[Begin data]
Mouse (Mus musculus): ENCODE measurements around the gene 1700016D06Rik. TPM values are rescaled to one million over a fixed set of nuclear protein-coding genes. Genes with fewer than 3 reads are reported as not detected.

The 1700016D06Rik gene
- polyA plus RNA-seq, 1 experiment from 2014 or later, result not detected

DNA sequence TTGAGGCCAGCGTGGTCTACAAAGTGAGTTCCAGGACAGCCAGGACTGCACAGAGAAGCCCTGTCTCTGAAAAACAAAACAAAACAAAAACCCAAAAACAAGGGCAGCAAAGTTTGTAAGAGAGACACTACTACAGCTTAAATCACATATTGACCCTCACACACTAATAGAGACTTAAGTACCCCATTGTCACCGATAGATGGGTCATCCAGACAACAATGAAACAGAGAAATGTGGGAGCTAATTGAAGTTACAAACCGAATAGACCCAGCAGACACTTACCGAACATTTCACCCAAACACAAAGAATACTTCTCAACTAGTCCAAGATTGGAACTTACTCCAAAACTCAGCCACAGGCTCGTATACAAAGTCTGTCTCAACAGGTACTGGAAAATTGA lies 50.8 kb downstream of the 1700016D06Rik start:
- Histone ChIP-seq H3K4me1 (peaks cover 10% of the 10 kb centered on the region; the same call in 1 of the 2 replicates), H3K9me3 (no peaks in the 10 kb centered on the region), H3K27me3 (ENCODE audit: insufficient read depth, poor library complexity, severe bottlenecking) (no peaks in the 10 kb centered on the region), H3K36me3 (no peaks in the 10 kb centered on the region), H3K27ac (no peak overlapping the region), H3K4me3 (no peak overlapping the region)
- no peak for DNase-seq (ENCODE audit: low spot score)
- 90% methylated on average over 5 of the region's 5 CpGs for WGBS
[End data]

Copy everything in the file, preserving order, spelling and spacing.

Mouse (Mus musculus): ENCODE measurements around the gene 1700016D06Rik. TPM values are rescaled to one million over a fixed set of nuclear protein-coding genes. Genes with fewer than 3 reads are reported as not detected.

The 1700016D06Rik gene
- polyA plus RNA-seq, 1 experiment from 2014 or later, result not detected

DNA sequence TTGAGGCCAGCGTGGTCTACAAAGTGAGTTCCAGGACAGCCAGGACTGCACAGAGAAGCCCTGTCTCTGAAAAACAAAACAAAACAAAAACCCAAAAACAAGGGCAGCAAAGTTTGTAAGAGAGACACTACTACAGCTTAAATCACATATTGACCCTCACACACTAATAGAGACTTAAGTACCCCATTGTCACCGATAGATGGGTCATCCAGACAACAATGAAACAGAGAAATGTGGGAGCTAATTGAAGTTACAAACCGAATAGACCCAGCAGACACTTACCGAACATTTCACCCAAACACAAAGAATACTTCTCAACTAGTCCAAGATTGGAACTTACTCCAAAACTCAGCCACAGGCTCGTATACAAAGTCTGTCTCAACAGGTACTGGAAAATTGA lies 50.8 kb downstream of the 1700016D06Rik start:
- Histone ChIP-seq H3K4me1 (peaks cover 10% of the 10 kb centered on the region; the same call in 1 of the 2 replicates), H3K9me3 (no peaks in the 10 kb centered on the region), H3K27me3 (ENCODE audit: insufficient read depth, poor library complexity, severe bottlenecking) (no peaks in the 10 kb centered on the region), H3K36me3 (no peaks in the 10 kb centered on the region), H3K27ac (no peak overlapping the region), H3K4me3 (no peak overlapping the region)
- no peak for DNase-seq (ENCODE audit: low spot score)
- 90% methylated on average over 5 of the region's 5 CpGs for WGBS